Submitted by ALison Dnitino on Wed, 06/27/2012 - 9:37am
Nearly five tonnes of elephant ivory and thousands of ivory ornaments went up in smoke in Gabon, Central West Africa this morning.
The bonfire, lit by President Ali Bongo Ondimba, once and for all put Government stockpiles of legal and confiscated tusks and ivory items out of reach of the illegal ivory trade.
The International Fund for Animal Welfare (IFAW – www.ifaw.org) applauded Gabon and said the gesture was powerful and symbolic of the desire by range states to protect their elephants from being killed for their ivory.
This video captures some of the tourists who were approached during the “Meet Us Don’t Eat Us” campaign efforts.
On Friday June 15, 13 volunteers from Korea, France, United Kingdom, China, Mexico, Ukraine, Russia, Spain and Slovakia, along with two International Fund for Animal Welfare humpback whales, marched from Reykjavík harbour to the Icelandic Ministry of Fisheries.
On Saturday, June 23rd, hundreds of conservationists, veterinarians and rhino-lovers around the world waited for news from the deep jungles of Southeast Asia. A female Sumatran rhino living in a breeding facility in Way Kambas National Park, Sumatra, gave birth to a baby male rhino calf named Andatu (a combination of his parent’s names and a shortened version of the Indonesian expression for “gift of god”).
Submitted by Ray Bartlett on Mon, 06/25/2012 - 11:05am
Hunderte von Elefantenstoßzähnen sind in einem der Nationalparks Afrikas zu einem brennenden Haufen aufgetürmt. Eine Gruppe von Menschen steht daneben, die Köpfe wie in Trauer gesenkt. Der Rauch steigt gen Himmel und man erahnt darin Elefanten. Wahrscheinlich wissen es die Leute nicht, aber diese Elefanten stampfen mit den Füßen auf, und allem Anschein nach tun sie dies vor Freude. Nachdem sie ihr Leben durch die Kugeln und Pfeile der Wilderer verloren haben, bleibt ihnen zumindest der Trost, dass ihre Stoßzähne jetzt unbrauchbar sind.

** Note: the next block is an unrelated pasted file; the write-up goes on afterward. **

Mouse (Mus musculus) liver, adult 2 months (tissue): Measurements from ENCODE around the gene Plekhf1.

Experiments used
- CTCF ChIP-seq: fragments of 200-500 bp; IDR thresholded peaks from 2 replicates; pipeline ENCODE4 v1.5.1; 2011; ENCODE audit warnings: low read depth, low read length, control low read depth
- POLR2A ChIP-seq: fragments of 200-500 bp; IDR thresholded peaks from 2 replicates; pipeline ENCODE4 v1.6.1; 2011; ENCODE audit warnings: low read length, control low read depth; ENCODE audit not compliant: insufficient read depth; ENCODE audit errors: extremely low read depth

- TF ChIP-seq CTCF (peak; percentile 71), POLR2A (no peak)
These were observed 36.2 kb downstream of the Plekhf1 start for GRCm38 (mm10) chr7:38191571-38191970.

Submitted by ALison Dnitino on Fri, 06/22/2012 - 11:08am
The audacious looting by thieves of ivory stockpiles from two southern African countries in as many months – including the bumper theft of three tonnes of tusks in Zambia – has flagged concerns for the security of stockpiles throughout the subcontinent.
Earlier this week Zambia announced that three tonnes of tusks had been discovered missing from a vault at Zambia Wildlife Authority (ZAWA) headquarters, while in May, Botswana confirmed that 26 tusks had been taken from its vault in the border town of Kasane.